Open Access

Sialic acid-binding lectin (leczyme) induces caspase-dependent apoptosis-mediated mitochondrial perturbation in Jurkat cells

  • Authors:
    • Takeo Tatsuta
    • Masahiro Hosono
    • Shigeki Sugawara
    • Yukiko Kariya
    • Yukiko Ogawa
    • Senitiroh Hakomori
    • Kazuo Nitta
  • View Affiliations

  • Published online on: September 5, 2013     https://doi.org/10.3892/ijo.2013.2092
  • Pages: 1402-1412
  • Copyright: © Tatsuta et al. This is an open access article distributed under the terms of Creative Commons Attribution License [CC BY_NC 3.0].

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Abstract

Sialic acid binding lectin (SBL) isolated from Rana catesbeiana oocytes is a multifunctional protein which has lectin activity, ribonuclease activity and antitumor activity. However, the mechanism of antitumor effects of SBL is unclear to date and the validity for human leukemia cells has not been fully studied. We report here that SBL shows cytotoxicity for some human leukemia cell lines including multidrug-resistant (MDR) cells. The precise mechanisms of SBL-induced apoptotic signals were analyzed by combinational usage of specific caspase inhibitors and the mitochondrial membrane depolarization detector JC-1. It was demonstrated that SBL causes mitochondrial perturbation and the apoptotic signal is amplified by caspases and cell death is executed in a caspase-dependent manner. The efficacy of this combinational usage was shown for the first time, to distinguish the apoptotic pathway in detail. SBL selectively kills tumor cells, is able to exhibit cytotoxicity regardless of P-glycoprotein expression and has potential as an alternative to conventional DNA-damaging anticancer drugs.

Introduction

Historically, replicative DNA was the main target of anti-cancer agents for many years, but because of the selectivity or occurrence of resistance to the drugs, agents which have new strategy such as molecular targeted therapy show promise for the treatment of cancer. Efforts to improve cancer therapy have focused on the development of more selective, biological mechanism-based agents that can overcome tumor resistance, as well as minimize toxic effects to normal cells (1).

Ribonucleases are enzymes which catalyze the degradation of RNA. RNases display various biological roles, including nutritional function, remobilization of phosphate, senescence, self-incompatibility, defensin-like activity and the conspicuous function in RNA metabolism (2,3). Some members of RNases are reported to exhibit angiogenic, neurotoxic, antitumor, or immunosuppressive activities (4). Bovine pancreatic ribonuclease A (RNase A), EC 3.1.27.5 (5), was the first RNase tested for a possible anticancer activity in vitro (68) and in vivo (912). While RNase A needed high amounts to observe the anticancer activity, more effective RNases have been reported in recent years. The proposed mechanism of ribonuclease-induced cytotoxicity is: i) cell surface binding and internalization, ii) translocation to the cytosol, iii) evasion of the cytosolic ribonuclease inhibitor protein (RI) and iv) degradation of cellular RNA. Differences in the efficiency of any of these steps could affect the cell susceptibility (13). One promising RNase for cancer therapeutic drug is onconase, a ribonuclease isolated from Rana pipiens oocytes. Onconase, manifests cytotoxic and cytostatic effects (14), presents synergism with several kinds of anti-cancer drugs (1522) and at present is in phase II/III clinical trials as an anticancer drug (1,23). Onconase has demonstrated some advantages for potential clinical applications, including: a) evading human RNase inhibitors in cytosol, b) inhibitory activity against broad types of human tumors, c) without any untoward immune response and exerting only weak and reversible renal toxicity (24). The phase III clinical trial of onconase has prompted the genetic engineering of known RNases as well as a search for new medicinal RNases (3,12,24,25).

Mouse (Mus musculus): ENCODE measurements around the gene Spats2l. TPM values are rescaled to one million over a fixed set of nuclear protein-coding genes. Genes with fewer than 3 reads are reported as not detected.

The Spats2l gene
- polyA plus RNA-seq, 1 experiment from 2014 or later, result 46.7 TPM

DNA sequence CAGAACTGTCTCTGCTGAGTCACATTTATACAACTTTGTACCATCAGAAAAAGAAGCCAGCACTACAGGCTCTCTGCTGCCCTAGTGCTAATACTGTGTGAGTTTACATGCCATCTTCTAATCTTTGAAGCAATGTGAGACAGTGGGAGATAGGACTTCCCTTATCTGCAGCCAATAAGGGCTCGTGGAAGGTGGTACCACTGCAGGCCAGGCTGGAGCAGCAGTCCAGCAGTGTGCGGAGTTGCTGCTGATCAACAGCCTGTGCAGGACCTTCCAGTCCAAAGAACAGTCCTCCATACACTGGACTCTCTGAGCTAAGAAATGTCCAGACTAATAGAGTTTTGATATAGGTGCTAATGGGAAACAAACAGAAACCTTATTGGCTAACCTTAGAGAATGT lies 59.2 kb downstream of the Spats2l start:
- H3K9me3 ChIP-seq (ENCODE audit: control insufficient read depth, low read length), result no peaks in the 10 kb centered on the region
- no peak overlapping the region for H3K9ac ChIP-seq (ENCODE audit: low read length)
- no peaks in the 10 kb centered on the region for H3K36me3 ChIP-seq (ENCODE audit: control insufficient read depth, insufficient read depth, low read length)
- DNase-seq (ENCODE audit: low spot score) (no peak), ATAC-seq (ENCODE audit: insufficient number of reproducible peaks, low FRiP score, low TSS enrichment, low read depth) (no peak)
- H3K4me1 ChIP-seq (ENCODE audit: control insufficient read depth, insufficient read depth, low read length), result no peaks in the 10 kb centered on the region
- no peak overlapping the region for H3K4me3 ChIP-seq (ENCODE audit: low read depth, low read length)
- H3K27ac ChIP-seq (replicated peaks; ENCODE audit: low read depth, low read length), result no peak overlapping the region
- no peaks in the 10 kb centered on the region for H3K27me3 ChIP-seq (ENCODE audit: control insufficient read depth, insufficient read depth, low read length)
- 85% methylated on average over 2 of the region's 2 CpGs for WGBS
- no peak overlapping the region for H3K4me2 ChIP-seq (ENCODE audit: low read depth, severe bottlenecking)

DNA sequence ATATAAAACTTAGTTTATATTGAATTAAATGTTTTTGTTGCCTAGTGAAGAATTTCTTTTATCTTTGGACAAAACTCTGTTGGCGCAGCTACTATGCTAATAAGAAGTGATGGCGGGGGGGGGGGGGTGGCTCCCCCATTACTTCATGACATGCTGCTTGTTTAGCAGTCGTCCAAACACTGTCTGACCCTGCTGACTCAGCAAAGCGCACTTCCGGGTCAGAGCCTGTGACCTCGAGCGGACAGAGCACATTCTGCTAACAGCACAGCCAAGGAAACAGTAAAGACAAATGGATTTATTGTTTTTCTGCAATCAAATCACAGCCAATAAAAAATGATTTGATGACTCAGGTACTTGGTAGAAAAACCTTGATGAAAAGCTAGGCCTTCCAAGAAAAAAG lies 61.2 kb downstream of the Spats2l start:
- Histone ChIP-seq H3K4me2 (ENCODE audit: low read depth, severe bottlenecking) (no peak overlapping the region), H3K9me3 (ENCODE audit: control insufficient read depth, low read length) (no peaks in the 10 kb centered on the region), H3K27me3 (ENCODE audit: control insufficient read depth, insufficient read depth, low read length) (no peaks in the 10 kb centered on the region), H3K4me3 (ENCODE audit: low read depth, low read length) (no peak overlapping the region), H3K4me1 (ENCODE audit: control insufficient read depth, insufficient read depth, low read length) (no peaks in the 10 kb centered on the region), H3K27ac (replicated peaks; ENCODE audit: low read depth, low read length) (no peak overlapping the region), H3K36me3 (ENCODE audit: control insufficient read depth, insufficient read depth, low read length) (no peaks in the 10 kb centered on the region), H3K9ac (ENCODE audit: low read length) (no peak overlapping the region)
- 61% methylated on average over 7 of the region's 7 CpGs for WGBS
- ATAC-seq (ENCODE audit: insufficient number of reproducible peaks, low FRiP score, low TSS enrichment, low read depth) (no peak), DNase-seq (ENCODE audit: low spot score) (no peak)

Sialic acid binding lectin (SBL) isolated from R. catesbeiana oocytes was found as a lectin, because SBL agglutinates various kinds of tumor cells and the agglutination was inhibited by sialoglycoprotein or ganglioside (2628). Agglutination induced by SBL was observed in tumor cells, but not in normal red blood cells or fibroblasts (28). Amino acid sequence of SBL shows that it has homology to the member of RNase A superfamily and it has been revealed that SBL practically has pyrimidine base-specific ribonuclease activity (2932). The antitumor effect of SBL was reported using P388 and L1210 murine leukemia cells in vitro and sarcoma 180, Ehrlich and Mep 2 ascites cells in vivo (3335). RC-RNase isolated from R. catesbeiana is identical to SBL (36,37). It was also reported that RC-RNase seems to harbor a more specific anticancer activity compared with onconase (38).

However, the mechanism of antitumor effect of SBL is unclear and the validity for human leukemia cells has not been fully studied. We studied the antitumor effect of SBL using some human leukemia cell lines. We found that SBL shows cytotoxicity to some cell lines, including multiple drug resistant (MDR) cells. The mechanism of SBL-induced cytotoxicity is analyzed in detail by combinational usage of specific caspase inhibitors and mitochondrial membrane depolarization detector JC-1 and we clearly show that cytotoxicity is induced through caspase-dependent apoptosis in which mitochondrial perturbation occurs as upstream events. It is extrapolated that the novel mechanistic apoptosis inducing activity toward various human leukemia cells regardless of P-glycoprotein (P-gp) expression indicating that SBL is a new candidate as an alternative to conventional DNA-damaging anticancer drugs.

Materials and methods

Materials